The rise of the mutual fund, and pension fund as the primary owner of financial capital has created demand for continuous growth and increasing profit to increase short term earnings per share.  The result is a paradox where the jobs held by employee stockholders in developed nations are eliminated in an effort to reduce operational costs related to salary and benefit expenses. By moving these skilled, and unskilled, jobs to developing countries the cost of producing goods is reduced, in pursuit of increasing the financial performance of the stock price, and creating profits for both the management team, the board of directors, and ultimately the retirement pension funds of the very employees whose jobs were eliminated. The new employees in the developing countries are not typically given access to employee stock ownership, or pension funds.

The result is a paradox where jobs are eliminated to secure the future retirement income of the employees holding them. This reminds me of the Vietnam era quote “We must destroy the village in order to save it”. Obviously, the current state of corporate governance under shareholder theory only holds management accountable for short term financial results. Clearly the gap between long term and short term incentives for corporate management teams do not serve the interests of all shareholders, particularly the employee shareholders.

Employee Shareholders hard at work in the Lair

Does this mean that all corporations are governed only for short term stock price gains? No, I am not cynical enough to suggest that. Yet. However, it is clear that the management team is only given short term incentives, and that any view to the long term stewardship of the corporation on their part is purely of a personal initiative and desire, and will not be rewarded by the corporate governance system. Is it any wonder we continue to see fraud, and ethical violations at publicly held corporations?

How can this system be changed? Well, currently the corporate governance laws are written such that unless a gross fraud is being committed on the part of management, or accounting laws are being violated, there is no recourse for shareholders to hold management accountable for the long term operation of a corporation. The only business models that I have seen have success in this, do not fall into the category of stockholder owned corporations. They are usually privately held, family owned business, or cooperatives owned solely by the coop members.

Until corporate governance laws are revisited in a meaningful way, the corporate overlords will continue their reign of darkness, and wage slaves like myself will continue to serve them in their nefarious deeds. Innocent people will continue to scratch, and claw out their living as a small part of a largely unjust machine, that seems to run on it’s own accord. Rare is the organization that is evil, or corrupt to the core. Such infamous folks as Madoff, Petters, Rigas, Skilling, and their ilk are thankfully rare.  When their pyramid shemes finally do collapse, their is always much hand wringing, and finger pointing, but seldom do we truly analyze the underlying structure of shareholder theory of the supposedly ethical corporations.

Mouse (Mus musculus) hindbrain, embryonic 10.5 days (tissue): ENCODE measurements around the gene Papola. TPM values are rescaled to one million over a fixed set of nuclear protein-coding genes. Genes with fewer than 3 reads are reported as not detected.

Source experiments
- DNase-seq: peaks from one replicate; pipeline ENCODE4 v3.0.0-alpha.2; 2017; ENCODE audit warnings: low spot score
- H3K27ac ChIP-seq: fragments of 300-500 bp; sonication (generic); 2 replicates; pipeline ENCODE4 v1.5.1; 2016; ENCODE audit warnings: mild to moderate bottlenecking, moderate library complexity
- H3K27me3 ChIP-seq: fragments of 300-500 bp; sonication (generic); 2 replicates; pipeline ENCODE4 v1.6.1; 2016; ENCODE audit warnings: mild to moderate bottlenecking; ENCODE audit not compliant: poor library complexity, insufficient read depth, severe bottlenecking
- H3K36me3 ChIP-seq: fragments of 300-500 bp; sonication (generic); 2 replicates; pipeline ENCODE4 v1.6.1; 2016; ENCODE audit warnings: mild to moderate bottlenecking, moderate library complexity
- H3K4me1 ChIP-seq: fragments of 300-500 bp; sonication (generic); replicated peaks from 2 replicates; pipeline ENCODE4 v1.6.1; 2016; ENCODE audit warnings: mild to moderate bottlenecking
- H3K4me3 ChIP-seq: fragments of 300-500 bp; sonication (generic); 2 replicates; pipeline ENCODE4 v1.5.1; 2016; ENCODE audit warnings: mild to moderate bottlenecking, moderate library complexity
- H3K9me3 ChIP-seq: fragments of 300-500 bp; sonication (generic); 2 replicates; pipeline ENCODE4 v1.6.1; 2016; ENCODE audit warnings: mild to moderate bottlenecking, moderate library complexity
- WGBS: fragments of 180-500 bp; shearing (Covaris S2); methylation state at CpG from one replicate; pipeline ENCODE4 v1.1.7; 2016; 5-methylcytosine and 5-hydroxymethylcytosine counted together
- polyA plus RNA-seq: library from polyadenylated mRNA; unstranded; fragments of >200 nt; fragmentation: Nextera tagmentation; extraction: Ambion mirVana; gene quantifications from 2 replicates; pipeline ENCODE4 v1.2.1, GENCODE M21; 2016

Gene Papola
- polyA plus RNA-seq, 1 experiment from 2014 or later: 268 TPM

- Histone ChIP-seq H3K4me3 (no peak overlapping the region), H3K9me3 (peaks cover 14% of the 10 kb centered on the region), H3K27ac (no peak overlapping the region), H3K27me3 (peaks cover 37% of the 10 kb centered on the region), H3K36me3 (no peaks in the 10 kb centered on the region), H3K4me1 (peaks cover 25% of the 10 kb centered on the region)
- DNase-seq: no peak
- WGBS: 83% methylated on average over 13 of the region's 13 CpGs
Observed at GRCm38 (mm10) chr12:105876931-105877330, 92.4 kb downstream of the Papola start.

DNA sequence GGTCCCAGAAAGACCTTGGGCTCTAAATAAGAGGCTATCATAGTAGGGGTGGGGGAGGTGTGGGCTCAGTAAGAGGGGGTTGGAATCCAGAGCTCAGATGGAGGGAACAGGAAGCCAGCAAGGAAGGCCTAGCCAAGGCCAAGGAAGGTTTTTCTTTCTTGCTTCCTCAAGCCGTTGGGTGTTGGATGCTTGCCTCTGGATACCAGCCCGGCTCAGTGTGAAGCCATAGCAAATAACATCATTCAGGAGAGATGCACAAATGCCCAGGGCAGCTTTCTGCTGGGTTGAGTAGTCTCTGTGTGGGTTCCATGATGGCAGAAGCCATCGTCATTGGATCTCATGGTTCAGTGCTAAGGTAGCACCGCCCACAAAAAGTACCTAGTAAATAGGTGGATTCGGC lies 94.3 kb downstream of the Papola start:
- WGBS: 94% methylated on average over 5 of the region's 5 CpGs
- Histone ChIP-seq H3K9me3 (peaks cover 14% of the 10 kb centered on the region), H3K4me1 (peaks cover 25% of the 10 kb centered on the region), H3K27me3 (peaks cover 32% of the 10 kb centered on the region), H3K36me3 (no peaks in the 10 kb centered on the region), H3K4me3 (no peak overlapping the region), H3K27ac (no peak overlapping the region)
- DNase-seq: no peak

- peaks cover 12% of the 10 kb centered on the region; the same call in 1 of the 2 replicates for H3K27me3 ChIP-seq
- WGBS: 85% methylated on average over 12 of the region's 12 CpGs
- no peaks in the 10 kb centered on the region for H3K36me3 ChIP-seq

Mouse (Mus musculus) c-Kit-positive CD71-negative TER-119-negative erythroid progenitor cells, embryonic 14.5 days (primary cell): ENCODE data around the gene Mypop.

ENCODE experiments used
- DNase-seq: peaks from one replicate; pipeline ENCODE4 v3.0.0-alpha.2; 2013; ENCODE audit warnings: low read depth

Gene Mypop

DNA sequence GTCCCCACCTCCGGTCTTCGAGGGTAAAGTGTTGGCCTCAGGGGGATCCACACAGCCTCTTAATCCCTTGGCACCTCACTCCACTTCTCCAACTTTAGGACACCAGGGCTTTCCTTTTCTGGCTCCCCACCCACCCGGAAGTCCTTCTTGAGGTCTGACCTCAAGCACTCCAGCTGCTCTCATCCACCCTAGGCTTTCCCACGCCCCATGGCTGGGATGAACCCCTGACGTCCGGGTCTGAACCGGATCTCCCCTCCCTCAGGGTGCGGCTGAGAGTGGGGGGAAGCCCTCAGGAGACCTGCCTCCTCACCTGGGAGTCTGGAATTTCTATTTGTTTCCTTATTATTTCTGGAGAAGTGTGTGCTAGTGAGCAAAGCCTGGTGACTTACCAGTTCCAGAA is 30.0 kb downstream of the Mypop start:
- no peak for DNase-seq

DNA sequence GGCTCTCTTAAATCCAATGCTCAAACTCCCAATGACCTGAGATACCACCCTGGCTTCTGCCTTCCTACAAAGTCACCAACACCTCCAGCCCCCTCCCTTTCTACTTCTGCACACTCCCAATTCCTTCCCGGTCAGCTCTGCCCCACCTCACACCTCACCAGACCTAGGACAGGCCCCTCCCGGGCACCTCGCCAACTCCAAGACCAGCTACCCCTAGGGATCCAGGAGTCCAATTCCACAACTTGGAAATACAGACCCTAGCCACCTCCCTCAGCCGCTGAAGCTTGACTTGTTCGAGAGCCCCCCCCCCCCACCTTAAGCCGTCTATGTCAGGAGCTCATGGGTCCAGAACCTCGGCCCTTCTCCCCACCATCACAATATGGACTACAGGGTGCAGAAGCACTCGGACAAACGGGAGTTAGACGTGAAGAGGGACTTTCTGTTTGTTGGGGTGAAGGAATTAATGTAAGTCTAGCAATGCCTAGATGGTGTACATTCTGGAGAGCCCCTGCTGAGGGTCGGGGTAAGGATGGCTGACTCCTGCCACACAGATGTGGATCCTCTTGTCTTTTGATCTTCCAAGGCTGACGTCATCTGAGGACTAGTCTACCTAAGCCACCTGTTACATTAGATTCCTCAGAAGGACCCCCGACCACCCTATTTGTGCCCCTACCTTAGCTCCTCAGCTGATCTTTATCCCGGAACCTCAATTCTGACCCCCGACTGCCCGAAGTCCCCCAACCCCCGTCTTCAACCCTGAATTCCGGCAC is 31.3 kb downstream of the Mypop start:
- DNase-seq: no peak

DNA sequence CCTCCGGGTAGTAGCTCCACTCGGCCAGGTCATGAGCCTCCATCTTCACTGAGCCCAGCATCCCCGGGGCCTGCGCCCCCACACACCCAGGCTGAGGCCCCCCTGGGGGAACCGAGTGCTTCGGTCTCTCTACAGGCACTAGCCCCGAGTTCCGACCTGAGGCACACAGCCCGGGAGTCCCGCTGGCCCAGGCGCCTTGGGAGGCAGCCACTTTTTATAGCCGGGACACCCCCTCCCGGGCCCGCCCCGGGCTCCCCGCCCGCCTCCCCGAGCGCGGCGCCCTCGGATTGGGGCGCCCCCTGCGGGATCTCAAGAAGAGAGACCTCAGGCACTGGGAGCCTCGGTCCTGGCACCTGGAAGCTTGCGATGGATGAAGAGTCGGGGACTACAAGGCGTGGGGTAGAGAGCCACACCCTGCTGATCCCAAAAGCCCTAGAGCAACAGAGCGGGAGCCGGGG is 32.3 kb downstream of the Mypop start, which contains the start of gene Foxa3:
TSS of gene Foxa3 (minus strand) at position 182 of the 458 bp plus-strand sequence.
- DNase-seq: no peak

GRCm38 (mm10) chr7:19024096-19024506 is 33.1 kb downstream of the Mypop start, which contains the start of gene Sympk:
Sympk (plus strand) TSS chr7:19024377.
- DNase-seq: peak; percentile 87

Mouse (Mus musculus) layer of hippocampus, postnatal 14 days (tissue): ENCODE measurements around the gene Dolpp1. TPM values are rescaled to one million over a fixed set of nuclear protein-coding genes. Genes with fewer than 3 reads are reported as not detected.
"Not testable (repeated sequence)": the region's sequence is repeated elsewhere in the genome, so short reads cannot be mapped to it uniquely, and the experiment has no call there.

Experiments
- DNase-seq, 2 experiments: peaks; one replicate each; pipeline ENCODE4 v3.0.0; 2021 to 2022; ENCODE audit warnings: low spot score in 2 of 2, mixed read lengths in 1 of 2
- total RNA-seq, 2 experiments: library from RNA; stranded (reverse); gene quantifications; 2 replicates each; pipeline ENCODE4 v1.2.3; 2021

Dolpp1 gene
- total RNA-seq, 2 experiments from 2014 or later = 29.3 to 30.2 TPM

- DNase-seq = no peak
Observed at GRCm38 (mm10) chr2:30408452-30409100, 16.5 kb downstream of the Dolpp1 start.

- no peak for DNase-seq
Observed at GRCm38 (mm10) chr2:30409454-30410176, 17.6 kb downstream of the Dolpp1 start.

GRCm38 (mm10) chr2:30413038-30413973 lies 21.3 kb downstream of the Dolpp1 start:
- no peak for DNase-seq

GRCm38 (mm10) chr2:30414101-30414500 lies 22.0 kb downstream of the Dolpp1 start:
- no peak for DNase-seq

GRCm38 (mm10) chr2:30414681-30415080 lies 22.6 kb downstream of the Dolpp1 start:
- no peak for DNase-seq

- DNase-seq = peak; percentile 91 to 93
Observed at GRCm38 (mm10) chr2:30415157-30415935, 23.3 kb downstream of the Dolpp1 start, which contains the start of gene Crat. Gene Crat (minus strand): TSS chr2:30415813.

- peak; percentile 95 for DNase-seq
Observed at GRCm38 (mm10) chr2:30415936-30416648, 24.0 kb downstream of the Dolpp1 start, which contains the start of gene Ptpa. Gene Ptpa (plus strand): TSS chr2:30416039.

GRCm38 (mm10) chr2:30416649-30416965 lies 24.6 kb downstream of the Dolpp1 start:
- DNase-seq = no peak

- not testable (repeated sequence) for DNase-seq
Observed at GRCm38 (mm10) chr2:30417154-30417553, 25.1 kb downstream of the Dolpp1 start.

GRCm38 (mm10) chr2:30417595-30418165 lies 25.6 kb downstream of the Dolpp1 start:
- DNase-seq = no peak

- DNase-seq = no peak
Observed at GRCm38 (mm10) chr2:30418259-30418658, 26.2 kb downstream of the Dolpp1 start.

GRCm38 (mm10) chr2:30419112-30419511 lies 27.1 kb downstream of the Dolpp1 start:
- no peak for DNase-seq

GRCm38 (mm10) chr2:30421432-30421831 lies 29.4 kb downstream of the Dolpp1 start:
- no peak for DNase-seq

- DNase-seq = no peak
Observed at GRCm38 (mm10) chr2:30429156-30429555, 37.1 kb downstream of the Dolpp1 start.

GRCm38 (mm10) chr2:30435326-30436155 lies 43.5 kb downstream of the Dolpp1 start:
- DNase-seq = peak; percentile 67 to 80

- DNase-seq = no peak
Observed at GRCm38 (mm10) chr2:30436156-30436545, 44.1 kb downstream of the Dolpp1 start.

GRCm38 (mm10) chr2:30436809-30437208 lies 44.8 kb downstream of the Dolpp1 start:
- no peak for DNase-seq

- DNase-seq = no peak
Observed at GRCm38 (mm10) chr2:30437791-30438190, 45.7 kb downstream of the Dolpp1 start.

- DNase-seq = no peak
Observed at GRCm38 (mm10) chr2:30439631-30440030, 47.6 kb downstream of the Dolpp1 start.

What is truly scandalous is the corporate governance system that we have created, which concentrates the power and wealth in elite circles. It is this system that encourages and rewards the self serving behavior of corporate management teams, and drains the wealth and capital from the communities in which we live. It is shareholder value which feeds the beast of globalization, and lines the pockets of the few, at the expense of the many. If only this kind of evil had a face, it would be so much easier to fight. Instead we are powerless against this faceless, formless, Leviathan of a corporate system. I fear that not even the power of government can control this transnational beast any longer. James Bond, where are you?

My Villianous Liege

On writing

There are some days a guy just doesn’t feel like writing. And then there are some weeks that are a succession of such days strung together in a row. This is one of them.

So, I could take a day off, but my creative writing professor, or maybe someone I once read, said “Writer’s write”, and it is hard to argue with such simple and straightforward logic. So I will continue to persist in my delusion of being a writer by writing whether I feel like it or not. Which leaves me flailing about today for a subject. So rather than fall back on the old trusted blogging standby of saying “Look here! Someone somewhere else has something interesting to say!”, or the equally effective repetition of what I had for lunch today, I will address the subject of writing.

Today’s guilty confession: It was my dream to be a writer.